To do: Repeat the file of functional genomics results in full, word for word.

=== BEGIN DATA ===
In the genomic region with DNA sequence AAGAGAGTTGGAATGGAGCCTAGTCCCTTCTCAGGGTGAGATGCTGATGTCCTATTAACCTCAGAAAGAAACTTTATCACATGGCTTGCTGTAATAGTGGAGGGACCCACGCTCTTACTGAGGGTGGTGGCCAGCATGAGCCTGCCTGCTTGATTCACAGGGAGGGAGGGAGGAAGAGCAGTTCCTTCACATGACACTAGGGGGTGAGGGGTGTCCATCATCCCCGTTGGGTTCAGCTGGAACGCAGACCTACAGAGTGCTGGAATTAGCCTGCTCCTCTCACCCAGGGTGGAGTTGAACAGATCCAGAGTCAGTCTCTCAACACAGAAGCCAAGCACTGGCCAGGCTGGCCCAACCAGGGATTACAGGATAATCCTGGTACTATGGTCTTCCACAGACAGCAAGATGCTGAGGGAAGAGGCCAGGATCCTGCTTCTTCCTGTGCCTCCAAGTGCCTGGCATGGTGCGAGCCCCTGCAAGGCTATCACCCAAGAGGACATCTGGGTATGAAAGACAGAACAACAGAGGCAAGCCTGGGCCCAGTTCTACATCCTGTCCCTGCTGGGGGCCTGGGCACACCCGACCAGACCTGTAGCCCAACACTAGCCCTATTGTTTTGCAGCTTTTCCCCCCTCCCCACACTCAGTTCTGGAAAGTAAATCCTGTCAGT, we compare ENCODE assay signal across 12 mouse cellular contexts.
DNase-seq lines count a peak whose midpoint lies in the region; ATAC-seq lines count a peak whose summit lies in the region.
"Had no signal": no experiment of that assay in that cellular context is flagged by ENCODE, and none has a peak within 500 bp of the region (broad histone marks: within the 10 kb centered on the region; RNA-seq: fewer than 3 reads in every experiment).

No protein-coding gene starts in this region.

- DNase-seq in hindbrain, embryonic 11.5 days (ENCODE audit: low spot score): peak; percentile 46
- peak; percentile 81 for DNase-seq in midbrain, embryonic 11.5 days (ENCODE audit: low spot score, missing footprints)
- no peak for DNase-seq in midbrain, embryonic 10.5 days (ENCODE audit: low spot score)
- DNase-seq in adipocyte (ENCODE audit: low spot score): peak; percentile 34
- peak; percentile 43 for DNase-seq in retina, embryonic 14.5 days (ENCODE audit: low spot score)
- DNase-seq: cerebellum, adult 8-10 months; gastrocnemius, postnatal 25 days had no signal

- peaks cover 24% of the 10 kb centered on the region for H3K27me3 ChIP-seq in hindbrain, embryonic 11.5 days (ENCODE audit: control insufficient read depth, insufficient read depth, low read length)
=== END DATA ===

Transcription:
In the genomic region with DNA sequence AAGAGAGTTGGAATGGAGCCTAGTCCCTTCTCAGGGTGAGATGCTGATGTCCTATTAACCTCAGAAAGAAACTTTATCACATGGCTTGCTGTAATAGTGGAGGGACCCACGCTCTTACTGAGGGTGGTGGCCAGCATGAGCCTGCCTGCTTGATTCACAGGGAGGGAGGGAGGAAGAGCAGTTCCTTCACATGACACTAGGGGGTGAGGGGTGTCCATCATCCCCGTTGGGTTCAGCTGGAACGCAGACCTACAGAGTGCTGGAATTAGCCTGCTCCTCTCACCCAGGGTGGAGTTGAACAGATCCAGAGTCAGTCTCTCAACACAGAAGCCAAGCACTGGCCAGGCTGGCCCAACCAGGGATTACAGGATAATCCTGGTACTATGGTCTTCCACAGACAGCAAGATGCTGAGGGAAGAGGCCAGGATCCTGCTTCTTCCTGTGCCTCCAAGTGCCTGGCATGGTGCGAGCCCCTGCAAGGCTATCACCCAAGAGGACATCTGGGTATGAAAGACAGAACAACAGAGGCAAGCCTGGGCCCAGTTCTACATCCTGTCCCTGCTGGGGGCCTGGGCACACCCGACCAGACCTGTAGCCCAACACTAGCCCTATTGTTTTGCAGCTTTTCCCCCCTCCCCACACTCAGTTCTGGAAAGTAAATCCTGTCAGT, we compare ENCODE assay signal across 12 mouse cellular contexts.
DNase-seq lines count a peak whose midpoint lies in the region; ATAC-seq lines count a peak whose summit lies in the region.
"Had no signal": no experiment of that assay in that cellular context is flagged by ENCODE, and none has a peak within 500 bp of the region (broad histone marks: within the 10 kb centered on the region; RNA-seq: fewer than 3 reads in every experiment).

No protein-coding gene starts in this region.

- DNase-seq in hindbrain, embryonic 11.5 days (ENCODE audit: low spot score): peak; percentile 46
- peak; percentile 81 for DNase-seq in midbrain, embryonic 11.5 days (ENCODE audit: low spot score, missing footprints)
- no peak for DNase-seq in midbrain, embryonic 10.5 days (ENCODE audit: low spot score)
- DNase-seq in adipocyte (ENCODE audit: low spot score): peak; percentile 34
- peak; percentile 43 for DNase-seq in retina, embryonic 14.5 days (ENCODE audit: low spot score)
- DNase-seq: cerebellum, adult 8-10 months; gastrocnemius, postnatal 25 days had no signal

- peaks cover 24% of the 10 kb centered on the region for H3K27me3 ChIP-seq in hindbrain, embryonic 11.5 days (ENCODE audit: control insufficient read depth, insufficient read depth, low read length)